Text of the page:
BSA Decisions Ngā Whakatau a te Mana Whanonga Kaipāho

All BSA's decisions on complaints 1990-present

LK and Television New Zealand Ltd - 2009-090

  • Joanne Morris (Chair)
  • Tapu Misa
  • Paul France
  • Mary Anne Shanahan
  • LK
TV One

Complaint under section 8(1A) of the Broadcasting Act 1989
Real Crime: The Investigator – programme analysed the conviction of a man for murdering his wife – disclosed the names and showed photographs of the man’s daughters – allegedly in breach of privacy

Standard 3 (privacy) – programme did not disclose any private facts – information already in the public realm – not upheld

This headnote does not form part of the decision.


[1]   An episode of Real Crime: The Investigator was broadcast on TV One at 9.30pm on 8 July 2009. The investigator, Bryan Bruce, took an in-depth look at the case of a man who was convicted of murdering his wife in 2001.

[2]   During the programme, the first names of the man’s daughters were disclosed and a photograph of the man and his two daughters was displayed by the investigator on his evidence board.

[3]   When the photograph was initially shown, the faces of the daughters were pixellated. However, when the photo was shown again a minute later, the women’s faces were visible.

[4]   The photograph was shown again 25 minutes into the programme, and the women’s faces were pixellated. When the photo was shown a minute later, the women’s faces were visible again.


[5]   LK, one of the man’s daughters, lodged a direct privacy complaint with the Authority under section 8(1A) of the Broadcasting Act 1989, alleging that the programme had breached her and her sister’s privacy.

[6]   The complainant noted that the programme had disclosed her name and her younger sister’s name. She also noted that the programme had included a photograph that had clearly identified them both.

[7]   LK stated that neither she nor her sister had ever given anyone permission to disclose their identities on the programme and that she had specifically asked Bryan Bruce in person not to do so. She also contended that both she and her father had made it “abundantly clear” to Mr Bruce that neither daughter wished to take part in the programme.

[8]   The complainant said that it had been her experience that when people found out about her father’s conviction they made negative assumptions about her and her sister based on “gossip and speculation”. She stated that both she and her sister had asked to stay out of the public eye, because of the way their father’s conviction had affected their professional and personal lives over the years.

[9]   LK stated that, “it is programmes like Real Crime: The Investigator that dredge it all up again for us and literally put us back in the spotlight”. She argued that Mr Bruce was aware that, from her and her sister’s perspective, their identities “were to be protected” and not disclosed in the programme.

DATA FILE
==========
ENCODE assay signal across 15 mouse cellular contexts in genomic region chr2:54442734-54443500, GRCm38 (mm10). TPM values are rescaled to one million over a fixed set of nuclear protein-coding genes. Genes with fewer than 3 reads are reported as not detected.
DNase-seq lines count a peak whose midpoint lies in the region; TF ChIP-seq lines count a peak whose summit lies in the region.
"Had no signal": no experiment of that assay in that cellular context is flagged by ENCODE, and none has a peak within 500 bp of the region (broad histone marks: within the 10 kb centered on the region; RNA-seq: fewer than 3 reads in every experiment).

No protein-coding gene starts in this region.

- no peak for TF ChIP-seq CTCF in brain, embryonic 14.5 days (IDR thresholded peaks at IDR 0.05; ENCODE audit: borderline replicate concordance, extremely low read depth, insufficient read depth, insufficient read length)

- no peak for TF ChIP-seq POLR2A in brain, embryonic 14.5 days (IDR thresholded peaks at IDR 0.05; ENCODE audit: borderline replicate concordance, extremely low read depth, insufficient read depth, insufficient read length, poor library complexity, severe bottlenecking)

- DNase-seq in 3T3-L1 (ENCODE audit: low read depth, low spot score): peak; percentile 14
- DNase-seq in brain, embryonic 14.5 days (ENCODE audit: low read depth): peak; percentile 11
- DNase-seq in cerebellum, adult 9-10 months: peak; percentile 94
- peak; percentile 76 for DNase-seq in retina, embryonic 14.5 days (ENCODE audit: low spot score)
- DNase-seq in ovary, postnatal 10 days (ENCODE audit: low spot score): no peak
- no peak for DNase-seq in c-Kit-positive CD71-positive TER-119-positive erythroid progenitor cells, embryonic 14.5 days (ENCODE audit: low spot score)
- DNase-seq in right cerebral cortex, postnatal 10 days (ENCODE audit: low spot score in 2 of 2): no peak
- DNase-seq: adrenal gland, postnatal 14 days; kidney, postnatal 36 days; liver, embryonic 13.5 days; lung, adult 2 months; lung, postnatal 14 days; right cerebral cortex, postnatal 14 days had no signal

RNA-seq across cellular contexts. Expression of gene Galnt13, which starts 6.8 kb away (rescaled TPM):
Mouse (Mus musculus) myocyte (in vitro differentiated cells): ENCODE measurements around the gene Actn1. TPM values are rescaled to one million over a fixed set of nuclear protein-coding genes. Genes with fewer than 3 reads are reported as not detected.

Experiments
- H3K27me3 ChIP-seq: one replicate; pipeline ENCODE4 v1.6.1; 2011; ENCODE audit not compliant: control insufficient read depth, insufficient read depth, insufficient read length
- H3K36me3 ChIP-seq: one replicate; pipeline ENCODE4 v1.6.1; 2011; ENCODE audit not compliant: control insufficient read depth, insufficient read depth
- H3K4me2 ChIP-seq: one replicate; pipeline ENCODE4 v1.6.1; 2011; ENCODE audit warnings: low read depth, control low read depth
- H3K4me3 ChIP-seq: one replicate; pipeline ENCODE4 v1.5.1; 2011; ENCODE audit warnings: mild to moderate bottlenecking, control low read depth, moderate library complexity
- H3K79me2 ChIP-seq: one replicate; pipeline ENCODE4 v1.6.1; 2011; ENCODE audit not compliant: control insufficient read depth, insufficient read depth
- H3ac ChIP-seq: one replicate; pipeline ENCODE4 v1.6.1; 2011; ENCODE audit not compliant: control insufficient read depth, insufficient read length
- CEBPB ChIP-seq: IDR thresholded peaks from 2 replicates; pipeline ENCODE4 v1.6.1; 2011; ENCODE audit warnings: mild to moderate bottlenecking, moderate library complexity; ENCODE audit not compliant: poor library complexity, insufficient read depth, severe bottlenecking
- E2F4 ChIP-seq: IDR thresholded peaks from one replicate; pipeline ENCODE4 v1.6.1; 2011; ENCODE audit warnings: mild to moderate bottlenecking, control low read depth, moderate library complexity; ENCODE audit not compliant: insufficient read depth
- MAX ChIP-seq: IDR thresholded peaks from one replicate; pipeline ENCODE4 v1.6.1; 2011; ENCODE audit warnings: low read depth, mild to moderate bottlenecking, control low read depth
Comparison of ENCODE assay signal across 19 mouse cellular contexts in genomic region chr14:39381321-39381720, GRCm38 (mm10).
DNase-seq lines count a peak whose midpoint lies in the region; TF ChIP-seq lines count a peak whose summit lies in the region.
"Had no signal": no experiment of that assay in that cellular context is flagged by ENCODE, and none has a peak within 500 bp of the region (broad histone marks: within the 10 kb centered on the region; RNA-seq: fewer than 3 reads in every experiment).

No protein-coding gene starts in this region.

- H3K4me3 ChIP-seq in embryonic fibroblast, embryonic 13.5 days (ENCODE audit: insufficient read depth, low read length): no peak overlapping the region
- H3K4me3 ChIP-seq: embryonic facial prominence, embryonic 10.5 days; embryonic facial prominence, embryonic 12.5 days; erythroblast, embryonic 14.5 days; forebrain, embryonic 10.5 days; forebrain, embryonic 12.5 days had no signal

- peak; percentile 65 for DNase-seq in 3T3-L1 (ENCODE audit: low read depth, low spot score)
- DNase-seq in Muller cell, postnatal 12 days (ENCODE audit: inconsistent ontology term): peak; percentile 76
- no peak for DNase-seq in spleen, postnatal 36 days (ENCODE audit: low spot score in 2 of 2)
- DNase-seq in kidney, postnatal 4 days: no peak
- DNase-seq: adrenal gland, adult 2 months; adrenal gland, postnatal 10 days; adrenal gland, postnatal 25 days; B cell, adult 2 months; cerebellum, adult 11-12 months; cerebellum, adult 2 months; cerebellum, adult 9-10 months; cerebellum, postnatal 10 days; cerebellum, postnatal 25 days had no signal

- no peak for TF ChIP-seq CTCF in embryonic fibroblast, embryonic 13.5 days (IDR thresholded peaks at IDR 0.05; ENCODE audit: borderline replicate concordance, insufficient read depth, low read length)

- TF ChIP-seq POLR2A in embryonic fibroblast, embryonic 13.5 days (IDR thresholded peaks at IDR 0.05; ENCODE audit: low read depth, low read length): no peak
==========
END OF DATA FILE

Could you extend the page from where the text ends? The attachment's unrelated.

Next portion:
[10]   Standard 3 and guideline 3a of the Free-to-Air Television Code of Broadcasting Practice, and privacy principles 1, 2 and 4 of the Authority’s Privacy Principles are relevant to the determination of this complaint. These provide:

Standard 3 Privacy

In the preparation and presentation of programmes, broadcasters are responsible for maintaining standards consistent with the privacy of the individual.

Guideline 3a

Broadcasters must comply with the privacy principles developed by the Broadcasting Standards Authority.

Privacy principles

1. It is inconsistent with an individual’s privacy to allow the public disclosure of private facts, where the disclosure is highly offensive to an objective reasonable person.

2. It is inconsistent with an individual’s privacy to allow the public disclosure of some kinds of public facts. The ‘public’ facts contemplated concern events (such as criminal behaviour) which have, in effect, become private again, for example through the passage of time. Nevertheless, the public disclosure of public facts will have to be highly offensive to an objective reasonable person.

4. The protection of privacy includes the protection against the disclosure by the broadcaster, without consent, of the name and/or address and/or telephone number of an identifiable individual, in circumstances where the disclosure is highly offensive to an objective reasonable person.

Broadcaster’s Response to the Authority

[11]   TVNZ stated that when it considered an alleged breach of privacy, it first had to consider whether the person whose privacy had allegedly been interfered with was identifiable in the broadcast. It assessed the complaint in relation to LK only and accepted that the complainant had been identified in the programme.